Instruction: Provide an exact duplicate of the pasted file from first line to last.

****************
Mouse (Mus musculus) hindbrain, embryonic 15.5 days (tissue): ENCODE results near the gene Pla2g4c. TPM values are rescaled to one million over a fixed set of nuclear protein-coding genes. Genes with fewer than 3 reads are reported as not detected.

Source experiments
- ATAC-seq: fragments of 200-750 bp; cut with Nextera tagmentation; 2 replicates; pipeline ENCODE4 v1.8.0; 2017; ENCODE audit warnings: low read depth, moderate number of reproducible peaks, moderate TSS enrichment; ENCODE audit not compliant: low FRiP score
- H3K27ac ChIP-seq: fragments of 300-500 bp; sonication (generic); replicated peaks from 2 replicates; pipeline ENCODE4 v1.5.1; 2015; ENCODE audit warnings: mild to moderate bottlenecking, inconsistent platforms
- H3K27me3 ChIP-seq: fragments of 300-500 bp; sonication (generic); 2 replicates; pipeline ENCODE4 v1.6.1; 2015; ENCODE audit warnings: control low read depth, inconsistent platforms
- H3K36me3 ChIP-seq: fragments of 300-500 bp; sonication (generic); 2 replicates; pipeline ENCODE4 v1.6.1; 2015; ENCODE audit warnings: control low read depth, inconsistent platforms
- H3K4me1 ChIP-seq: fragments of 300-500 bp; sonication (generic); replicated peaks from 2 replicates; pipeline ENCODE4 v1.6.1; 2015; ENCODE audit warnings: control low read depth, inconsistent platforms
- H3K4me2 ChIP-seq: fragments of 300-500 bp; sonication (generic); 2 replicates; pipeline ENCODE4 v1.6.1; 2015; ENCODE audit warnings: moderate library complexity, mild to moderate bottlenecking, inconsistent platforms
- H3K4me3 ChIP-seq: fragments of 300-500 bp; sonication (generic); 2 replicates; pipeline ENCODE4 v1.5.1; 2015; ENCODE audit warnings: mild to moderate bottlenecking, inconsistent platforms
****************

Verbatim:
Mouse (Mus musculus) hindbrain, embryonic 15.5 days (tissue): ENCODE results near the gene Pla2g4c. TPM values are rescaled to one million over a fixed set of nuclear protein-coding genes. Genes with fewer than 3 reads are reported as not detected.

Source experiments
- ATAC-seq: fragments of 200-750 bp; cut with Nextera tagmentation; 2 replicates; pipeline ENCODE4 v1.8.0; 2017; ENCODE audit warnings: low read depth, moderate number of reproducible peaks, moderate TSS enrichment; ENCODE audit not compliant: low FRiP score
- H3K27ac ChIP-seq: fragments of 300-500 bp; sonication (generic); replicated peaks from 2 replicates; pipeline ENCODE4 v1.5.1; 2015; ENCODE audit warnings: mild to moderate bottlenecking, inconsistent platforms
- H3K27me3 ChIP-seq: fragments of 300-500 bp; sonication (generic); 2 replicates; pipeline ENCODE4 v1.6.1; 2015; ENCODE audit warnings: control low read depth, inconsistent platforms
- H3K36me3 ChIP-seq: fragments of 300-500 bp; sonication (generic); 2 replicates; pipeline ENCODE4 v1.6.1; 2015; ENCODE audit warnings: control low read depth, inconsistent platforms
- H3K4me1 ChIP-seq: fragments of 300-500 bp; sonication (generic); replicated peaks from 2 replicates; pipeline ENCODE4 v1.6.1; 2015; ENCODE audit warnings: control low read depth, inconsistent platforms
- H3K4me2 ChIP-seq: fragments of 300-500 bp; sonication (generic); 2 replicates; pipeline ENCODE4 v1.6.1; 2015; ENCODE audit warnings: moderate library complexity, mild to moderate bottlenecking, inconsistent platforms
- H3K4me3 ChIP-seq: fragments of 300-500 bp; sonication (generic); 2 replicates; pipeline ENCODE4 v1.5.1; 2015; ENCODE audit warnings: mild to moderate bottlenecking, inconsistent platforms